TRIPOLI, Libya -- The chief of Libya's former rebels arrived in Tripoli Saturday, greeted by a boisterous red carpet ceremony meant to show he's taking charge of the interim government replacing the ousted regime of Moammar Gadhafi.
But even as Libya's new leaders tried to consolidate control over the vast country, Gadhafi loyalists pushed back hard against an assault on the town of Bani Walid, one of Gadhafi's remaining strongholds, in a sign that the battle is far from over.
Mustafa Abdul-Jalil, head of the anti-Gadhafi forces' National Transitional Council, landed Saturday at an air force base on the outskirts of Tripoli. A tattered red carpet was rolled out, and hundreds of fighters and officials in suits rushed toward the plane as he walked down the steps.
Abdul-Jalil's arrival was meant to show that the former rebels are getting ready to establish their government in the capital. Until now, most of the leaders of the anti-Gadhafi movement had been based in the eastern city of Benghazi.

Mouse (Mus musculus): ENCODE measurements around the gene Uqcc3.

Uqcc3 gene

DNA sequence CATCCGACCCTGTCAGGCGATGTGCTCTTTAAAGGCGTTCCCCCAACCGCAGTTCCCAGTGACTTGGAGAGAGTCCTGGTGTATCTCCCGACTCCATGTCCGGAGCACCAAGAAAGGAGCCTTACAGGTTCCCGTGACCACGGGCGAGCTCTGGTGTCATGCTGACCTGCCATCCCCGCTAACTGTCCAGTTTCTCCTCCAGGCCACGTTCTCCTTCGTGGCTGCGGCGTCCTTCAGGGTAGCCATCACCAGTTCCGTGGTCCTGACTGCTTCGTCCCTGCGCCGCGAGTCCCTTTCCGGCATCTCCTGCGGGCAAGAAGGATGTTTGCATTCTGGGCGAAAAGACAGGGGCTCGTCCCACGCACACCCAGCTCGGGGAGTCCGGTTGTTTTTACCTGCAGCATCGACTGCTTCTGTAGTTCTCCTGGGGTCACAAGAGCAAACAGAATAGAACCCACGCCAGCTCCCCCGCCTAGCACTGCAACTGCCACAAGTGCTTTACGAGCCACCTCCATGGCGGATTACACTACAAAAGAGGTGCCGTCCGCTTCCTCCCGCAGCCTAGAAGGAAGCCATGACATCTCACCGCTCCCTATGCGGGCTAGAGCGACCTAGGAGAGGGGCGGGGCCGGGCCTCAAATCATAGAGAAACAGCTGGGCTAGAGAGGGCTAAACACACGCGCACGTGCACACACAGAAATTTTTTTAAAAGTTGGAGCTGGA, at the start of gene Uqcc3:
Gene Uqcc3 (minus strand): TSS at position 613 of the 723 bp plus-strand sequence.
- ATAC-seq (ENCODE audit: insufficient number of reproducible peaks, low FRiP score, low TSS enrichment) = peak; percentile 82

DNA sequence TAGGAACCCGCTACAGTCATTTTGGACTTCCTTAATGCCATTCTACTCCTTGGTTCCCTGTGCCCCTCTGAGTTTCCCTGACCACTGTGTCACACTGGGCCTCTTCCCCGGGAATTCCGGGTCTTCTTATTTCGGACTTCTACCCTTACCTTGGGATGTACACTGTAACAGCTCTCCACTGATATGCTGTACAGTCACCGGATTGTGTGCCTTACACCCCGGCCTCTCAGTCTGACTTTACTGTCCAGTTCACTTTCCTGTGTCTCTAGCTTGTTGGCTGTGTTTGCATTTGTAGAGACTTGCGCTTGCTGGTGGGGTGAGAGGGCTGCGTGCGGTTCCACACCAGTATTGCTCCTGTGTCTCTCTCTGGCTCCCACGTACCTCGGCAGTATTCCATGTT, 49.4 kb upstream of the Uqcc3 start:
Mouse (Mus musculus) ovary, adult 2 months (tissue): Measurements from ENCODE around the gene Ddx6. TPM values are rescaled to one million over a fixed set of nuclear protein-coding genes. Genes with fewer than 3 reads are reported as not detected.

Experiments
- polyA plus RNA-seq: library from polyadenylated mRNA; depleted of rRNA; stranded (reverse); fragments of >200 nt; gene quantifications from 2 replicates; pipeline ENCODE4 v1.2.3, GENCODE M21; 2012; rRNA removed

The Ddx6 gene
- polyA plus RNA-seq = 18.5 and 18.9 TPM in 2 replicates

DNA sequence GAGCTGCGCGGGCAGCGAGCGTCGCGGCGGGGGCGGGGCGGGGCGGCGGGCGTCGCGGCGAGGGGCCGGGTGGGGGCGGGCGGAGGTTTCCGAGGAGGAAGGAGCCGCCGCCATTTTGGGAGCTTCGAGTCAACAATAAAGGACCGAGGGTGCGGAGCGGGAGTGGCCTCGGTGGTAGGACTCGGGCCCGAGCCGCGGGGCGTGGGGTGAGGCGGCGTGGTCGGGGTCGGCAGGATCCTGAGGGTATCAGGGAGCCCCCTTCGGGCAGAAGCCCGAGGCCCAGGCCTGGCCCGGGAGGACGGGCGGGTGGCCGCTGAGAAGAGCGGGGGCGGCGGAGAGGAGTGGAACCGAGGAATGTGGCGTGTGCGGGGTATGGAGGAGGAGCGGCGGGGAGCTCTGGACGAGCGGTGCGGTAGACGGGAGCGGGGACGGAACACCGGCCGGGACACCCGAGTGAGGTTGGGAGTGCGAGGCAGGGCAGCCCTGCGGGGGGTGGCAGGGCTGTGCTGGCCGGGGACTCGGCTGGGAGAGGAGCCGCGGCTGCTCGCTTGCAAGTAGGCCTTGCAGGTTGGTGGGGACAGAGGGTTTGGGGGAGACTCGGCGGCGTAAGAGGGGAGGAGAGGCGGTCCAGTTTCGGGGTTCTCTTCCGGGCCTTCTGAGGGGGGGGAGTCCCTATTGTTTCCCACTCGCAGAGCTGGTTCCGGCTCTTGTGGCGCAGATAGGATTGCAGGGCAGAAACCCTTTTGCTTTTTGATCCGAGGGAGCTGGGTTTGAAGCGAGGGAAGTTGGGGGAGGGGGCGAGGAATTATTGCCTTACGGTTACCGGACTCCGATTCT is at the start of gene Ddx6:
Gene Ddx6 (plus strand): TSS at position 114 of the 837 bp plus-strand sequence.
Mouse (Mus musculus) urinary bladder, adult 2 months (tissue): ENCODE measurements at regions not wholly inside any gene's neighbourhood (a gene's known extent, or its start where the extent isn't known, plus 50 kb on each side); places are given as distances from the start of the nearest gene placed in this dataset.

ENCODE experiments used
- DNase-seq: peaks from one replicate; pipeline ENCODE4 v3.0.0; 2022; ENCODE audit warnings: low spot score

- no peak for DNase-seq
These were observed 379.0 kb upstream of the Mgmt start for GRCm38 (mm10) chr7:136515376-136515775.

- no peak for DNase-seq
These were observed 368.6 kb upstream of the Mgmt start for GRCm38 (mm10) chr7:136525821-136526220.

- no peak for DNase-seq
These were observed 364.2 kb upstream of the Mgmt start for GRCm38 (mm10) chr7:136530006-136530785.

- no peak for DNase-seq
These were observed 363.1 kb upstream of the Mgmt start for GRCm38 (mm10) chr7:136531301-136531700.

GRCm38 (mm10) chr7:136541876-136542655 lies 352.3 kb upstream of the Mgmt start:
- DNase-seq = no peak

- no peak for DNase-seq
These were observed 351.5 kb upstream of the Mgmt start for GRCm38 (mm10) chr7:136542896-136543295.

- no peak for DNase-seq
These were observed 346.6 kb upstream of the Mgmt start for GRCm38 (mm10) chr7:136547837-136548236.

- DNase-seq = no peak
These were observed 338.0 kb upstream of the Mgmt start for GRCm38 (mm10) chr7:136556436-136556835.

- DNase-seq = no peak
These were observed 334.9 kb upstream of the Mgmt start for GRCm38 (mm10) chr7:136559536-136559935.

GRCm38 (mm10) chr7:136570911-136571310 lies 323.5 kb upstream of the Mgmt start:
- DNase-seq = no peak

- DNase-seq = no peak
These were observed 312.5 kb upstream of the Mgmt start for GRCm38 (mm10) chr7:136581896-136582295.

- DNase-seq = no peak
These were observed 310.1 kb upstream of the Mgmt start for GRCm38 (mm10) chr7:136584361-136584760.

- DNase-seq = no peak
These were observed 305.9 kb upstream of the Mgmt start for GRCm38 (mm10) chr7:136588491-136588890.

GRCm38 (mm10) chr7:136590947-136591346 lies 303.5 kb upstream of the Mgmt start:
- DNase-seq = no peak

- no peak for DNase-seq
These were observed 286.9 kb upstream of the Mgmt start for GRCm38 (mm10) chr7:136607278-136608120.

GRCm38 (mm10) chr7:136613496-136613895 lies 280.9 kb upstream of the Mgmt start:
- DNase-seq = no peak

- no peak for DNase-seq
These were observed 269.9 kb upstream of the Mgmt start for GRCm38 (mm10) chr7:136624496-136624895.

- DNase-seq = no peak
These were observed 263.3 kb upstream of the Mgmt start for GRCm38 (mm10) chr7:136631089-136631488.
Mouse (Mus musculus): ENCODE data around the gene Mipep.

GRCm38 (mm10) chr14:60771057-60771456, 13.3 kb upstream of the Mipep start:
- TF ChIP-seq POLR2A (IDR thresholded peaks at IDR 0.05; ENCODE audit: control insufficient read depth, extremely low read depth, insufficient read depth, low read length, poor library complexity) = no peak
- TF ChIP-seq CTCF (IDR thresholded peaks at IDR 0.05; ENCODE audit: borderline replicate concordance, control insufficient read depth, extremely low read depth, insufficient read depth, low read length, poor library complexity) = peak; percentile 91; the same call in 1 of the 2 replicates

Revolutionary forces entered Tripoli on Aug. 21, six months after the uprising against Gadhafi began.
The fall of Tripoli effectively sealed the fate of Gadhafi's regime, but Abdul-Jalil stayed away from the capital until Saturday. Officials close to Abdul-Jalil cited security concerns as one of the reasons.
Anti-Gadhafi forces control much of Libya, but have had trouble driving loyalists out of three strongholds, including the town of Bani Walid, where fierce fighting raged Saturday. From hiding, the fugitive Gadhafi has exhorted loyalists to keep fighting in audio messages.
Last night, a radio station in Bani Walid rebroadcast Gadhafi's last recording, in which he urged his followers to rise up and fight, saying "this is the zero hour. Shame on you if you don't fight. If you don't fight, you will go to hell," he said in the message, which was repeatedly replayed on the station.